I’m not saying it can’t work. It can. Its hard though. I know I’m a little different in real life than online, so I imagine some other people can be that way too. It takes a lot of work, and like @eponymoushipster said, a lot of honesty. A relationship can’t work without trust. And one or both of you will have to move if it does end up working.

filmfann's avatar

Long distance dating? Short distance dating didn’t work for me! The less my wife saw of me the better.

CMaz's avatar

The further the distance, the more it will cost.
Anything is possible.

Can you afford it? Monetarily and physically.

dee1313's avatar

@SierraGirl By the way, welcome to Fluther!

SierraGirl's avatar

Thanks everyone!

shortysith's avatar

It’s hard. I dated a guy for three years, one of which he went to school in another state. We only saw eachother three times that year. One was a day, one time for a week, the other for three days. When we were finally together again, things had changed. When you aren’t near someone, it can be hard to keep the level of intimacy between you two because your lives are quite different. It can work too though; my sis has dated a guy for two years long distance and they do quite well with it. Naturally, the have bumps in the road, but what relationship doesn’t? It’s all about what you are willing to do and what you think you can handle. If you are the type who needs a lot of attention or physical contact, maybe you should reconsider.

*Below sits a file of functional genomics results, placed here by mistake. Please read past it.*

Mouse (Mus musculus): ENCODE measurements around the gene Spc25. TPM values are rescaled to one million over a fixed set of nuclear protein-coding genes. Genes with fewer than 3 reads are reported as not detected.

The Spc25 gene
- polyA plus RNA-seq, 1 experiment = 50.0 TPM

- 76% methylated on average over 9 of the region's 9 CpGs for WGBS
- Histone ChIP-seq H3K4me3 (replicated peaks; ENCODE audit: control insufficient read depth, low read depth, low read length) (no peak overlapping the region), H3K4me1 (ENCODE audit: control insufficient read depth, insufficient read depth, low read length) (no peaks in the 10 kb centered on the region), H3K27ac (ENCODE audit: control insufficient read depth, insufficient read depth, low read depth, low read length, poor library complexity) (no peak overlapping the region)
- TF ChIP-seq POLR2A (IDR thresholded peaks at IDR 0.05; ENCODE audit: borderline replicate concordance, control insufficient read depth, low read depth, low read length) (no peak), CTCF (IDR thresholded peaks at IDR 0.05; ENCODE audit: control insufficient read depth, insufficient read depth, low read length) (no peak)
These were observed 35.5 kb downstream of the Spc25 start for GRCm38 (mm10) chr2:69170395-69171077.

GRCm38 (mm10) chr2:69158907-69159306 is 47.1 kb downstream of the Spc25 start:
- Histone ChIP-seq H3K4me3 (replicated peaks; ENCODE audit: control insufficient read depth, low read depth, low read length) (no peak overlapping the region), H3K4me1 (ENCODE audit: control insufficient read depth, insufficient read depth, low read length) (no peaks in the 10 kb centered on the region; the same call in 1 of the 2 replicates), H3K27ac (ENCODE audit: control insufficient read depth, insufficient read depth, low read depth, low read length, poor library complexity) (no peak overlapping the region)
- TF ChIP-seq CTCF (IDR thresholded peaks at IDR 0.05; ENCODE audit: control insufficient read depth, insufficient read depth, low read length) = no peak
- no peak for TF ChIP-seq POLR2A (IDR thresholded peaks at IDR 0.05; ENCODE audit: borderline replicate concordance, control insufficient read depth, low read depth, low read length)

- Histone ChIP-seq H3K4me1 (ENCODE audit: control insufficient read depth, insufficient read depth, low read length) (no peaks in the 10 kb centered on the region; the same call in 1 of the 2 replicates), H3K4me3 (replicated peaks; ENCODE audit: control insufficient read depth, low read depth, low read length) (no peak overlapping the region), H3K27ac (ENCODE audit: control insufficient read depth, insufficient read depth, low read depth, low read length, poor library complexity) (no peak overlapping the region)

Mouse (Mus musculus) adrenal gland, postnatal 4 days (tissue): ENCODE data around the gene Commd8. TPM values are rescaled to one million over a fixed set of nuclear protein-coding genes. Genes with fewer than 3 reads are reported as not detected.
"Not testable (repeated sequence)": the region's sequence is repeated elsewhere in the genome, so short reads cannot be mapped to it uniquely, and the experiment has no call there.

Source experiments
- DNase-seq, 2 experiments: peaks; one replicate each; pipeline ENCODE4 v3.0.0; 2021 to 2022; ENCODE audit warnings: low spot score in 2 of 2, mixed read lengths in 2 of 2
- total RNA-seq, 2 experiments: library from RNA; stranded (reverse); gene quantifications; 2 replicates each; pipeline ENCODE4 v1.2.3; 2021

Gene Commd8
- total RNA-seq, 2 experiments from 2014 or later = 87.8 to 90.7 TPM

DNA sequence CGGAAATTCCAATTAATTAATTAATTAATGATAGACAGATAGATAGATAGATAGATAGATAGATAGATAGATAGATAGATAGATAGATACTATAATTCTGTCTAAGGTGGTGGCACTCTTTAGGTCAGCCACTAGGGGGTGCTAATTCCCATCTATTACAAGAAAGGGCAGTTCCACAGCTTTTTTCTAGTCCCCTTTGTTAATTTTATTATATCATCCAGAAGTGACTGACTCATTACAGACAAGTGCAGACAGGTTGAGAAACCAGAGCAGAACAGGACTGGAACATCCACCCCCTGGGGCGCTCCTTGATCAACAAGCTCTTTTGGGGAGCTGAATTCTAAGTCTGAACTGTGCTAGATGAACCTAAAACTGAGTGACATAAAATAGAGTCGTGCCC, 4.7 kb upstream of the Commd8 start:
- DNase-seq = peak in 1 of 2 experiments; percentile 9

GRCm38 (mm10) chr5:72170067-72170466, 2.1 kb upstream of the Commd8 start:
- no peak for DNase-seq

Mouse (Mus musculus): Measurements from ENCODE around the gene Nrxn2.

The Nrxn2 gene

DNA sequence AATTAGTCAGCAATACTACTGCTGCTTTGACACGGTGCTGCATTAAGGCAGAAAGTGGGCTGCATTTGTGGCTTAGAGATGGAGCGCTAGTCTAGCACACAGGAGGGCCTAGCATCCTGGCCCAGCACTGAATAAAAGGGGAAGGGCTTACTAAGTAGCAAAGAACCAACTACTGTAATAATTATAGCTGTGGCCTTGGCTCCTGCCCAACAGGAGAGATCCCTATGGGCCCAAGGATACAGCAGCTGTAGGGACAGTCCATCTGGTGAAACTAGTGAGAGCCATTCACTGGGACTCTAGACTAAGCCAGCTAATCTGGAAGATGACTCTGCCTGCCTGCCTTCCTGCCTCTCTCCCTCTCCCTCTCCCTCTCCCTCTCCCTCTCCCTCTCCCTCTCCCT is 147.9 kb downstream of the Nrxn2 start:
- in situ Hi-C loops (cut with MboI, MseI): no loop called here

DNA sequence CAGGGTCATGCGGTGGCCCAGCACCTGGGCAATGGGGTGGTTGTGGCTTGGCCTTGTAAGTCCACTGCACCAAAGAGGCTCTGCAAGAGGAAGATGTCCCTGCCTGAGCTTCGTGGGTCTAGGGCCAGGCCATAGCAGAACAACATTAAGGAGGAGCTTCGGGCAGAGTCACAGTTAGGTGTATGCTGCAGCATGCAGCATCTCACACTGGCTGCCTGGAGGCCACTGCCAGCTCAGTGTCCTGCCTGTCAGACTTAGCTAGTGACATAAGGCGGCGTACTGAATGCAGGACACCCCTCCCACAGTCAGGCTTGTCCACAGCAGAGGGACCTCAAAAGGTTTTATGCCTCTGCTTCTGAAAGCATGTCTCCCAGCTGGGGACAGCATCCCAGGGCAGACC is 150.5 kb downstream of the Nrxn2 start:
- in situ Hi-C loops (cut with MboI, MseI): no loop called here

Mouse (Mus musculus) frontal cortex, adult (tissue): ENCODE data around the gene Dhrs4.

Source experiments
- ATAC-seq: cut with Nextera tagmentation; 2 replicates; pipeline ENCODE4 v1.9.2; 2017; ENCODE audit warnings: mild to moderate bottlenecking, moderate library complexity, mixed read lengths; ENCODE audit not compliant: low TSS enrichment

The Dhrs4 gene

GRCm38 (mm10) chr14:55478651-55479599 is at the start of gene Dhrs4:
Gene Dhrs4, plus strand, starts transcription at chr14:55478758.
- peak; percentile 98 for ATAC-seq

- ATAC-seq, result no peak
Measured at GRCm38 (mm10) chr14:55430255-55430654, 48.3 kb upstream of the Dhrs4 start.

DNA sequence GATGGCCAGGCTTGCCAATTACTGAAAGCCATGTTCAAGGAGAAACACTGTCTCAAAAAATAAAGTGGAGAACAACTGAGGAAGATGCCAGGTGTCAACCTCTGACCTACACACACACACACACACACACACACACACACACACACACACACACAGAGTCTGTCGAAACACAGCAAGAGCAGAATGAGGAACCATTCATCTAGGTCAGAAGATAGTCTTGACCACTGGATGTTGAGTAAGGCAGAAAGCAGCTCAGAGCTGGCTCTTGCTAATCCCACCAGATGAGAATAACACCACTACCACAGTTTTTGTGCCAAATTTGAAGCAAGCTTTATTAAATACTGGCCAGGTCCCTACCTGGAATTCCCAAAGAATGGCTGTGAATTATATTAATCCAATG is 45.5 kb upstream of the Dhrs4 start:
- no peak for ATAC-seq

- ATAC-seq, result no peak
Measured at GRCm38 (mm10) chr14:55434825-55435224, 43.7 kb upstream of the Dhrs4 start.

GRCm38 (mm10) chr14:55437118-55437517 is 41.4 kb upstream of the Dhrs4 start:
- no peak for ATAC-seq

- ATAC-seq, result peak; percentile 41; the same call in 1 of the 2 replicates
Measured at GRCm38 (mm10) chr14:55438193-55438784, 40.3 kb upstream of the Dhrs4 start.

nebule's avatar

I’ve never had a long distance relationship but I would keep open-minded. If it ends up being real love I don’t think any amount of distance can get in the way..and up to that point, well I think you just need to have time and patience, trust and honesty

Jude's avatar

Unless you can truly see yourself or the other person relocating, don’t bother. Lots of work to just pick up and move somewhere. In the meantime, you have this ‘relationship’ from afar. It’s really difficult. Been there, don’t that. Nope, wouldn’t do it again.